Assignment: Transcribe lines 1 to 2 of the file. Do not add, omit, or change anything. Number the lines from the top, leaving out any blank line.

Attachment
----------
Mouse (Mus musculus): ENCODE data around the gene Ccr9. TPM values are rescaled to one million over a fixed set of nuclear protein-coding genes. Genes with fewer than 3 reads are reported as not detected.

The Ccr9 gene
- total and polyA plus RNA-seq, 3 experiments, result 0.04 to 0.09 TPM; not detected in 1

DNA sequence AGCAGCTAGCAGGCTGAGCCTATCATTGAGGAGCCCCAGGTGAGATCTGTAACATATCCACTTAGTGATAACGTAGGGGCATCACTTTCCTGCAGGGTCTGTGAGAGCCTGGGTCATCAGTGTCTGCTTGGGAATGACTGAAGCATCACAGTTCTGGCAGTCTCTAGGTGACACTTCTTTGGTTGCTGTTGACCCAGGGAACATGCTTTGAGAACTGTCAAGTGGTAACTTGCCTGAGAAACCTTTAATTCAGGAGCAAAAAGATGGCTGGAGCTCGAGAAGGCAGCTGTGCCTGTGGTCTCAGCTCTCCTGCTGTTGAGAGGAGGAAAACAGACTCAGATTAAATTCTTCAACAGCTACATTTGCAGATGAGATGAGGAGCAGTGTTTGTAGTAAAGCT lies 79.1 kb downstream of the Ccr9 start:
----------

Mouse (Mus musculus): ENCODE data around the gene Ccr9. TPM values are rescaled to one million over a fixed set of nuclear protein-coding genes. Genes with fewer than 3 reads are reported as not detected.

The Ccr9 gene